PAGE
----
The Insolvency and Bankruptcy Bill, which became a law in May 2016 is considered a transformational legislation that is expected to specifically help in resolving issues relating to winding up of insolvent companies and lowering NPAs of the banks. Our insolvency law had remained outdated and unreformed as a result of which rehabilitation or winding up of the companies had become a long winding and laborious process. Until now, it took more than 4 years to resolve a case of bankruptcy. With the new law, it becomes possible to have time-bound settlement of insolvency, faster turnaround of businesses and creation of structured information about serial defaulters.
With this law, experts believe India will be able to move up in the World Bank’s ease of doing business index from the current 136 among 189 countries.
How does it help banks? The law will compel corporate borrowers to make efforts and avoid defaults so that they can continue to be in control of their business. Borrowers will lose control of the corporate entity they own as soon as the process of insolvency is initiated under the new regime. This is bound to force them not to default in the first place. Banks will also be able to have a strong say in issues relating to recovery. Credit rating agency Moody’s Investors Service has pointed out to this fact but maintained that the existing infrastructure may hamper the proceedings to some extent. Moody’s has said the new law can reduce threshold for creditors to invoke the insolvency resolution process and introduce third-party insolvency professionals as intermediaries to oversee the process, replacing the debtor’s existing management and operate the company as a going concern upon initiation of the process. One important aspect is the limit on the duration of process to maximum of 270 days, after which a company will be automatically liquidated.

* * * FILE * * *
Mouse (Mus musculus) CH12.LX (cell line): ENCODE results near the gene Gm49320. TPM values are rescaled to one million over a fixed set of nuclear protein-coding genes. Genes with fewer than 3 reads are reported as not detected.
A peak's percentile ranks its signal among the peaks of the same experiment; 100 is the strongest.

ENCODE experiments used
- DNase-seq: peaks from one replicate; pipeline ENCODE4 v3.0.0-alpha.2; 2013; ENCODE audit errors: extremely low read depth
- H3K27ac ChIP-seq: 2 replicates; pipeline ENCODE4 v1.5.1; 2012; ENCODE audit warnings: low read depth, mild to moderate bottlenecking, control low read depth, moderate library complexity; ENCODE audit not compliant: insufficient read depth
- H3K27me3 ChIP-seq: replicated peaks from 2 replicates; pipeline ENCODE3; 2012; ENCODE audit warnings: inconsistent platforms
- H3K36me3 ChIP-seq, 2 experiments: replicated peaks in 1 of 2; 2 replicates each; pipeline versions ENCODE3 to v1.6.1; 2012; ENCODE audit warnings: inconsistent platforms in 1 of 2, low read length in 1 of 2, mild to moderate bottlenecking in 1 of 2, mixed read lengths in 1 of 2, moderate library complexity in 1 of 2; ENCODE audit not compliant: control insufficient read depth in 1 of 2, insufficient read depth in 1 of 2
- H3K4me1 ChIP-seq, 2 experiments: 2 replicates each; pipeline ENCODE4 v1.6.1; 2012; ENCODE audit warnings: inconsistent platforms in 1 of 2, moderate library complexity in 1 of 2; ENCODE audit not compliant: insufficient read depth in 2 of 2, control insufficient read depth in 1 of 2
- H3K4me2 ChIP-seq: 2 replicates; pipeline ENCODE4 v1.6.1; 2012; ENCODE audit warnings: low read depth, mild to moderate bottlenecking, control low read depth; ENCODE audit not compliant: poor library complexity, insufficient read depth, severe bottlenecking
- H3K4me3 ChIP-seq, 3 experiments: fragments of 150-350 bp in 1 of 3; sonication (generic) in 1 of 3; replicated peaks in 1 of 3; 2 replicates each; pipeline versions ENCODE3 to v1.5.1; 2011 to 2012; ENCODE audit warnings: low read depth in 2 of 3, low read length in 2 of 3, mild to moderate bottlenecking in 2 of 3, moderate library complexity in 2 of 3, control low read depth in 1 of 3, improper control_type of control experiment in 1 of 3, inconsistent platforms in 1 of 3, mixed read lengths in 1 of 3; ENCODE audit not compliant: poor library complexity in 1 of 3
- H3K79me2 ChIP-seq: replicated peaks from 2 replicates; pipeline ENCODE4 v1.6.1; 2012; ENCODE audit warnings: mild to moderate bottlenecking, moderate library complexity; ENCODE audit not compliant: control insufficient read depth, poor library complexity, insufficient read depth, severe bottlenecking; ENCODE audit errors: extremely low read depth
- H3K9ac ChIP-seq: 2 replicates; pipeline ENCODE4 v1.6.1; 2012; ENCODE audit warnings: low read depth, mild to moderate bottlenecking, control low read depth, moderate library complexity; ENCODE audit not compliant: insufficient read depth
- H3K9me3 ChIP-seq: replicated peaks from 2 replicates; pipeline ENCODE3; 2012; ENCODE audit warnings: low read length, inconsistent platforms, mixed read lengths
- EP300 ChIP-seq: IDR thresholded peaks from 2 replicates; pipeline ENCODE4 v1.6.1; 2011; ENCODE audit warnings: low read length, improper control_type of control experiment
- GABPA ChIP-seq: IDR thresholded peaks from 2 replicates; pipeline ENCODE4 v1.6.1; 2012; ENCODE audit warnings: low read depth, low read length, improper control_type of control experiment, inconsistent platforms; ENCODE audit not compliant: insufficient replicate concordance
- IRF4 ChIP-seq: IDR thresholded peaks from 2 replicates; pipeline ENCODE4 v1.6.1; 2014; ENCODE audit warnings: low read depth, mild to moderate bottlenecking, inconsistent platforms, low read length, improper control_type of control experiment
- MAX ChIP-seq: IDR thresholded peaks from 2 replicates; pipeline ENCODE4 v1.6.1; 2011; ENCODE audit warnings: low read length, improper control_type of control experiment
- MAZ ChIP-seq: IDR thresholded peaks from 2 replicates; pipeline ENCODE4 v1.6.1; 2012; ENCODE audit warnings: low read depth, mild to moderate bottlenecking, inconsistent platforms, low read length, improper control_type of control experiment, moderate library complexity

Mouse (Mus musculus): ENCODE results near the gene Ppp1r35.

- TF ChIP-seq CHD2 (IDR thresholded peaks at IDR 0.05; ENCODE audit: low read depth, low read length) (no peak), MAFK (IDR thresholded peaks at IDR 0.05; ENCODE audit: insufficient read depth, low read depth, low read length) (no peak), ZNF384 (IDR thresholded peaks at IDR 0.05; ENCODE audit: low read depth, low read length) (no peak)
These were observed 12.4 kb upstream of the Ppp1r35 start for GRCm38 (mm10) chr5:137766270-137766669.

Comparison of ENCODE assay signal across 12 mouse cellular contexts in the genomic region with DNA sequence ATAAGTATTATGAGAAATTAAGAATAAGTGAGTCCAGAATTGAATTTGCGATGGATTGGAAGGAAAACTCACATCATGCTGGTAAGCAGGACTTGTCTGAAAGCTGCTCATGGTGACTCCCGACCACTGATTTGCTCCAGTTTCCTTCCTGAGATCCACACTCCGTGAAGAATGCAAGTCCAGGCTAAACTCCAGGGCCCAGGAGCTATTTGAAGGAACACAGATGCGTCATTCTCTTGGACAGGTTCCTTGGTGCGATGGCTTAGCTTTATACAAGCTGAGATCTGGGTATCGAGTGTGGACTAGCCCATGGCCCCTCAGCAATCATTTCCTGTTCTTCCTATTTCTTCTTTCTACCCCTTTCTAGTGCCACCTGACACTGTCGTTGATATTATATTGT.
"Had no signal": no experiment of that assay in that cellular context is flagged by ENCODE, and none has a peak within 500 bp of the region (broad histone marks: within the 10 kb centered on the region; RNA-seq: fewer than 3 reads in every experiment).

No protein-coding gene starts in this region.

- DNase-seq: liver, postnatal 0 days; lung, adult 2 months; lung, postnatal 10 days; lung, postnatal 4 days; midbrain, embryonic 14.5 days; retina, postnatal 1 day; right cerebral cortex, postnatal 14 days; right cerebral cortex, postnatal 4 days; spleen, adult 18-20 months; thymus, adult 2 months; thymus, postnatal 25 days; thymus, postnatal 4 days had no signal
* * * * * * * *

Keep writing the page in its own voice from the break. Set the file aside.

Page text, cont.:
However, will this really help cut down the current NPAs? May not. But the law is indeed a preventive mechanism to contain future NPAs. Besides, it may also lead to creation of a framework to transform the ‘failed entrepreneurs’ into an asset as like in the developed countries, the government can itself initiate measures to identify the causes of the failure and lead them back into success.
That way there would be little or no recurrences of bad loans and the term ‘wilful defaulter’ that evokes public ire at the sheer helplessness of the entire banking system to act may cease to exist over a period of time